Keeping America on Track: Why Washington Should Reject New Railroad Regulation

April 4, 2019

by Jonathan Decker


Recently, two new commissioners were sworn in to the Surface Transportation Board (STB) tasked with regulating America’s railroads. While the filling of these vacancies may not have received much attention, the decisions rendered by this commission could play a major role in strengthening — or de-railing — President Trump’s successful efforts to roll back regulations. One proposal that sits before the board, widely referred to as the “Forced Switching Rule,” would undo decades of economic progress by re-regulating American railroads.

In the 2019 Economic Report of the President, the administration explains how its light-touch approach to regulations has saved over $30 billion in just the past 2 years. But despite the administration’s significant cuts to government red tape, a major new regulatory action currently looms overhead at the STB. The board’s proposed forced switching rule would lead to widespread shipping delays and railroad congestion by requiring operators to turn their freight cars over to competitors at potentially below-market prices. As the Mercatus Center previously noted: “think of [forced switching regulations] as sending a package via UPS and then requiring that they hand the package off to FedEx at the city limits.” If enacted, this proposal would significantly undermine the efficiency of America’s rail network.

The forced switching rule is especially puzzling due to the seemingly universal recognition that de-regulating the railroad industry in the 1980s was a huge boon to our economy. As the chart notes, American railroads became tremendously more productive after the passage of the Staggers Rail Act, which gave carriers the freedom to set market rates and negotiate their own contracts and agreements with other operators. American Action Forum wrote that decades after the passage of this legislation, prices in 2016 were “45 percent lower than in 1981, the first full year of operation under the partial deregulatory structure.” Committee to Unleash Prosperity co-founder Steve Forbes perhaps summed it up best when he said that deregulating the railroads in the 1980s was an “economic miracle” we need to learn from.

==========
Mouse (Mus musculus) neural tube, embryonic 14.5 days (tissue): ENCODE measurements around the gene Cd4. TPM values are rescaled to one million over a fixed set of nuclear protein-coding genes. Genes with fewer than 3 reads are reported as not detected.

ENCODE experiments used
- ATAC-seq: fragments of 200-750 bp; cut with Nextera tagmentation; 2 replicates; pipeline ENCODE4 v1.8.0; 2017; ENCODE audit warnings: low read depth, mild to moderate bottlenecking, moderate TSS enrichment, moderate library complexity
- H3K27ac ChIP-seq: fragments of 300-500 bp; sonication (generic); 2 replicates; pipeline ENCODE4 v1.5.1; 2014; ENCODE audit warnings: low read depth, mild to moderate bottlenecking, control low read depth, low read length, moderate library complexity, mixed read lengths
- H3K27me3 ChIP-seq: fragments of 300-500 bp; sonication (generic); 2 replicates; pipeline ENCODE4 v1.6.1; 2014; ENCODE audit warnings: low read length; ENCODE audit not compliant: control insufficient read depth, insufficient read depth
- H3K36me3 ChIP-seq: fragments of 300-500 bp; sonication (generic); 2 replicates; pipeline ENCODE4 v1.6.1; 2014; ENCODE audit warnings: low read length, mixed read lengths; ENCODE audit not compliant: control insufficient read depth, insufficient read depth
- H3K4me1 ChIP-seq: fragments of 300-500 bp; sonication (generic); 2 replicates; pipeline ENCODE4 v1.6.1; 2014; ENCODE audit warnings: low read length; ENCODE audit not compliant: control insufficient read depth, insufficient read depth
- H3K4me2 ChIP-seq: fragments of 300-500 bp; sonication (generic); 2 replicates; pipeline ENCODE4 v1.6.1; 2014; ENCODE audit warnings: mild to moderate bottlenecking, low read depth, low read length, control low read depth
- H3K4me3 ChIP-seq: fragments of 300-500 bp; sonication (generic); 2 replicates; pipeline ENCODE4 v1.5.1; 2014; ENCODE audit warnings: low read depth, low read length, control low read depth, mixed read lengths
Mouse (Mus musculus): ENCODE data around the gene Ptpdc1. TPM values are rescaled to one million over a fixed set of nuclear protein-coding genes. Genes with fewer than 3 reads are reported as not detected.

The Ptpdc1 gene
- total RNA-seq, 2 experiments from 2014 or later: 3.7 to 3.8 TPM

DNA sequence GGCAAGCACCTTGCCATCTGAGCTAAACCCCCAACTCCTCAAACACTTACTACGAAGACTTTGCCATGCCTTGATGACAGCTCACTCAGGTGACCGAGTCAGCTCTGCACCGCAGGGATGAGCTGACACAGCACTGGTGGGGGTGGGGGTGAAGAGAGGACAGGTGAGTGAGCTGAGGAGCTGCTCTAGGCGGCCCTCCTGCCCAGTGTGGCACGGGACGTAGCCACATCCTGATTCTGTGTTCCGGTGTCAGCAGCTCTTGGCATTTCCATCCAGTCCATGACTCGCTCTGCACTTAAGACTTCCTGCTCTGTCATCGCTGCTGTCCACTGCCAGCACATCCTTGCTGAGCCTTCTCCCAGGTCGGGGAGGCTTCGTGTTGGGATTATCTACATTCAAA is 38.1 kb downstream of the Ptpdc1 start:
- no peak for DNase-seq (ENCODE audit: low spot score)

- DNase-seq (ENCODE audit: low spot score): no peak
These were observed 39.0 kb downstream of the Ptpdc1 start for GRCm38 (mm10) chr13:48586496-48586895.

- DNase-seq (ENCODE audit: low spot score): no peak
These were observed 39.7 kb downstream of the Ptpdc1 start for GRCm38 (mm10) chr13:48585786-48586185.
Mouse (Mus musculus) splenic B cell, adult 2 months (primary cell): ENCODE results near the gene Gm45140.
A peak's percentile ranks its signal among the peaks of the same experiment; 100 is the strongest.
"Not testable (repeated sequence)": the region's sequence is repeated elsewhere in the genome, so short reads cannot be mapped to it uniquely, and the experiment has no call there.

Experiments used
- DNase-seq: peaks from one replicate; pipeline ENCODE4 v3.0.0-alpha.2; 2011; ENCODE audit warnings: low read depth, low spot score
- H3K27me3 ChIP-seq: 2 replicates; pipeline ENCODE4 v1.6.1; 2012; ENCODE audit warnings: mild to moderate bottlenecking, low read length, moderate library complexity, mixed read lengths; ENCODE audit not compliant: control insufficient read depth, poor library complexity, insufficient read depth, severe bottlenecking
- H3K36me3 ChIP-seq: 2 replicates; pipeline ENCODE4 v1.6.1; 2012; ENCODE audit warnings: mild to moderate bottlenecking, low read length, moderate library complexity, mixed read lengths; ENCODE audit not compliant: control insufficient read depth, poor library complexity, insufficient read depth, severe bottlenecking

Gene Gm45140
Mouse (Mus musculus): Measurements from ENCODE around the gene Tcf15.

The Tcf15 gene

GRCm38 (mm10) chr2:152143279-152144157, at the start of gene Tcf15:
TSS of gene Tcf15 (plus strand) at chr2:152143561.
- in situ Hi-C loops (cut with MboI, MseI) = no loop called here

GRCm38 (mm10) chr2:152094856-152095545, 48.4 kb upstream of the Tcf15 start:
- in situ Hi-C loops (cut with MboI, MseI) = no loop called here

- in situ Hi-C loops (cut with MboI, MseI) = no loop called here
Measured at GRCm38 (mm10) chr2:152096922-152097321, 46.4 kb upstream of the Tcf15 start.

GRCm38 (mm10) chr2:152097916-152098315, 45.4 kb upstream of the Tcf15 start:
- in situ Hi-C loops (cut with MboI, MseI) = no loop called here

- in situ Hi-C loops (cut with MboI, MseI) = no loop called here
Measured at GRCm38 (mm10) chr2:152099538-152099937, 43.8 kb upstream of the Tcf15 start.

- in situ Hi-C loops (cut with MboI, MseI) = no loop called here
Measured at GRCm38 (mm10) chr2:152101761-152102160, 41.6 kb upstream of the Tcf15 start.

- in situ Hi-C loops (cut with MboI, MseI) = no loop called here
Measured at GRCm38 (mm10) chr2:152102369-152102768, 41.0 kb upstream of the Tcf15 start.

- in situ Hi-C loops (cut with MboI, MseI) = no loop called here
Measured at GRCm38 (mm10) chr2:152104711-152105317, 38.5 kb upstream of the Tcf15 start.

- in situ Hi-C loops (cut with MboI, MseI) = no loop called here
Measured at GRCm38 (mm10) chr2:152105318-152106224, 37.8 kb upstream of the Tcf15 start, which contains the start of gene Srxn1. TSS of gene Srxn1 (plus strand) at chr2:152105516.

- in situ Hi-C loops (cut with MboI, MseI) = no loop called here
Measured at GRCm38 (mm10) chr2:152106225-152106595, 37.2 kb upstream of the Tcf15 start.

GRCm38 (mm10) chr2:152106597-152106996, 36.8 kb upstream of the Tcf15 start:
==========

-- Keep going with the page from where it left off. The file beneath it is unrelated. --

The STB’s forced switching proposal would set us back decades by re-instituting regulations similar to those that stifled rail shipping in the first place by allowing government bureaucrats to act as railroad switchmen. For rail shipping to continue to thrive, operators must continue to have the freedom to negotiate their own contracts and set their own prices without government interference.

Legendary investor Warren Buffet once said that if he were stuck on a desert island and only given one number to know how the economy was doing, he would pick railcar traffic. America’s rail shipping industry drives over $200 billion to the U.S. economy and plays a huge role in the delivery of everything from petroleum to coal to paper to metals. Let’s hope the new commissioners on the STB will get on the right track by continuing President Trump’s light-touch approach to regulations and rescinding the forced switching proposal.


Jonathan Decker is the Chief Economic Correspondent for TheNationalPulse.com.

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